Revolver Brewing plans to brew a golden ale next week as part of broader efforts to assist victims of Hurricane Harvey, the superstorm that dumped more than 50 inches of rain in parts of southeast Texas.
The Granbury, Texas-based brewery is pledging all profits from sales of the draft-only beer to the American Red Cross and select local charities, earmarked for disaster-relief efforts.
The yet-to-be-named beer will be distributed to on-premise accounts throughout Texas beginning in late September, pending approval by Texas regulators. The brewery plans to make an initial 60-barrel batch of the lightly hopped, sessionable beer, whose name will be chosen via a crowdsourcing campaign conducted on Revolver’s various social media channels.
“We all have friends and family in the area, and we’d like to do anything we can to help people out,” said Grant Wood, Revolver’s co-founder and brewmaster. “What happened is a terrible, unprecedented disaster and we’re just trying to help and do what we can for our friends.”
Revolver, which was founded in 2012 and sold a majority stake to MillerCoors in 2016, also this week is dispatching a half dozen of its delivery trucks filled with emergency supplies nearly 300 miles southeast to the part of the state near Houston that was most affected by the storm.
In addition to 50,000 cans of clean water produced by MillerCoors, Revolver is transporting diapers, paper products, food and other supplies it has collected in partnership with its hometown Granbury Chamber of Commerce. The brewery has stationed its trucks as donation collection centers at a grocery store in Granbury as well as at a bank in nearby Mansfield, Texas.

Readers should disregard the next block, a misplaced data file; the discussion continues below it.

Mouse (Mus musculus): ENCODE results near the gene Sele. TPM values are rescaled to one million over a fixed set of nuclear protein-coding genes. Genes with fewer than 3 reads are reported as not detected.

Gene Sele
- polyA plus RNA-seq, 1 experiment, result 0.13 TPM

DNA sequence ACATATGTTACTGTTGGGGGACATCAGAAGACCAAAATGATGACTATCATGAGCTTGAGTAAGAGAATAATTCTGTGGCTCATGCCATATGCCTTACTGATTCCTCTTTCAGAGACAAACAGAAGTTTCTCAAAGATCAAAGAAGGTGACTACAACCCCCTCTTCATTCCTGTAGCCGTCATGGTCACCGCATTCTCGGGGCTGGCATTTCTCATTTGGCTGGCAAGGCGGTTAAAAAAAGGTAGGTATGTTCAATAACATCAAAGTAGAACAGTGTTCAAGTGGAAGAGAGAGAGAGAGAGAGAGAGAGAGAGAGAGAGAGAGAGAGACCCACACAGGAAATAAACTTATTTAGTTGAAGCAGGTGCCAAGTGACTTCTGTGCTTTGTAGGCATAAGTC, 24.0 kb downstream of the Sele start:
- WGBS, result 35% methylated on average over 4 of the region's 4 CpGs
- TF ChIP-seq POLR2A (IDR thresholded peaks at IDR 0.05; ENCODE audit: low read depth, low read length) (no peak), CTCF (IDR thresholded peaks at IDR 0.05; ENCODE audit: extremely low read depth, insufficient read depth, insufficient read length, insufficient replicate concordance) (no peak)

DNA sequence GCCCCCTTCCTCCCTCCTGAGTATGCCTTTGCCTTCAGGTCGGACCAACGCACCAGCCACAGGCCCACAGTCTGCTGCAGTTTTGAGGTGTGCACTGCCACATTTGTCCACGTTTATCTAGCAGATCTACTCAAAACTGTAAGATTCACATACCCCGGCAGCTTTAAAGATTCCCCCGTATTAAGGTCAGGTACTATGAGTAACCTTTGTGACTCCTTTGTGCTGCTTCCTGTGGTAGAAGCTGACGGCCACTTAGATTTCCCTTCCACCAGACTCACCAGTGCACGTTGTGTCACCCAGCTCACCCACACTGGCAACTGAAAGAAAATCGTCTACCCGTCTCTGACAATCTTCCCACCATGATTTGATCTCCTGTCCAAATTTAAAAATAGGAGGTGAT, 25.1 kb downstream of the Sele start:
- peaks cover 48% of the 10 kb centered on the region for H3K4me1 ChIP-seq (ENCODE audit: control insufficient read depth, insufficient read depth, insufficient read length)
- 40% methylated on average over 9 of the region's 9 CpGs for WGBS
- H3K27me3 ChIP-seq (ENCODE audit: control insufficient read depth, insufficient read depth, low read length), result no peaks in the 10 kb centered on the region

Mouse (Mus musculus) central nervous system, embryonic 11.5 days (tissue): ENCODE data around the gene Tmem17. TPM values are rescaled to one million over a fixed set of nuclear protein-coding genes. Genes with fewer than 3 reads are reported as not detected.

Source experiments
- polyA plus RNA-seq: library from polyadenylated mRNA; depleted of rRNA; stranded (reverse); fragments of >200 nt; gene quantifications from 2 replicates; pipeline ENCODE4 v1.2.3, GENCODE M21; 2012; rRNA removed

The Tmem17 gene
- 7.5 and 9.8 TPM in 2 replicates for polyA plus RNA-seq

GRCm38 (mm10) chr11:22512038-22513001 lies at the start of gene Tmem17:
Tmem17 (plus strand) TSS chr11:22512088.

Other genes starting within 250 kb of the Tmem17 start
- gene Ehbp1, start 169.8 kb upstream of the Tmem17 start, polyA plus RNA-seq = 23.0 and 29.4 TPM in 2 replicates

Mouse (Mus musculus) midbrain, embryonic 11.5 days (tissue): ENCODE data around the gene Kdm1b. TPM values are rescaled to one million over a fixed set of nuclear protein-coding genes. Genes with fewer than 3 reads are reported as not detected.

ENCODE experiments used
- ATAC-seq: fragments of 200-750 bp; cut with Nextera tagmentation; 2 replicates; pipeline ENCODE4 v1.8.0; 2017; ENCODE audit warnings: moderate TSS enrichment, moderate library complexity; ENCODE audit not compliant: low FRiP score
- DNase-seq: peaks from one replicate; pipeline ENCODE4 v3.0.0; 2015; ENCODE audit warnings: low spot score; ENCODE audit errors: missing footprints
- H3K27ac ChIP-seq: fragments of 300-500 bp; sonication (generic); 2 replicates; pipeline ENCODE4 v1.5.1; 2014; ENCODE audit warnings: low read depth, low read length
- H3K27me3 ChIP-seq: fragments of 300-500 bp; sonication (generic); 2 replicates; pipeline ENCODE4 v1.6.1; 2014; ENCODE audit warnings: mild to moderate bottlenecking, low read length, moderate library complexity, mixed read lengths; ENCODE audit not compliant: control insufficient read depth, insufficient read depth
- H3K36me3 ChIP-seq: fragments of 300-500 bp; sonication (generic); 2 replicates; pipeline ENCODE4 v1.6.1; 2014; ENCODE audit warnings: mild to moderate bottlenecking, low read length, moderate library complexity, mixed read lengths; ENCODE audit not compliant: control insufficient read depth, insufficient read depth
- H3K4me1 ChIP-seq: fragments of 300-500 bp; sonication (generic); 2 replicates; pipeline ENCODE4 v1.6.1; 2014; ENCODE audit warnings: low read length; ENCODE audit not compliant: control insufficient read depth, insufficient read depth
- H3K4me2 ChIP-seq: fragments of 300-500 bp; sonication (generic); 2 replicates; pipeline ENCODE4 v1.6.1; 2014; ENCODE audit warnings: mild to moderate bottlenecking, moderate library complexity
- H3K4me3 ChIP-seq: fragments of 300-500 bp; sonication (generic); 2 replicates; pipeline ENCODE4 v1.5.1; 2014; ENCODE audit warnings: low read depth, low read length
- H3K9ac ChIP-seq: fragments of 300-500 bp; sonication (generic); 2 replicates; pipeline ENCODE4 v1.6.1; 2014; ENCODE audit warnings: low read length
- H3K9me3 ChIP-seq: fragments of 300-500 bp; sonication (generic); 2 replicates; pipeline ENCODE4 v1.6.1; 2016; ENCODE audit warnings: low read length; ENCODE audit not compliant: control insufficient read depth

Brewery co-founder and president Rhett Keisler said at least two of the trucks already have been filled with donations, which continued to pour in on Wednesday.
Keisler, who grew up in the Houston suburb Sugar Land, said watching the disaster unfold from afar has been equal parts painful and inspiring.
“It’s been very hard to watch. You just realize the effort that common, everyday people are putting forward, putting their own lives at risk to rescue people off of roofs in the middle of the night. It’s just amazing to me,” said Keisler, who along with his father and co-founder Ron Keisler is still actively involved in Revolver. “We want to do our part to help.”
The brewery’s charity beer is being modeled after Revolver’s all-malt High Brass Blonde Ale, but it will be slightly lower in alcohol, not dry-hopped and brewed with an added hop, citra, that should impart a slight citrus flavor.
Revolver’s efforts come as the brewing industry as a whole pitches in to aid the recovery efforts of Harvey, which has led to more than 30 deaths and displaced tens of thousands of people in southeastern Texas, according to the Houston Chronicle.
Other breweries such as Anheuser-Busch InBev and Oskar Blues Brewery have committed to send thousands of cans of clean water to the region, and Revolver parent MillerCoors has pledged at least $25,000 in aid to the Red Cross to assist with disaster-relief efforts.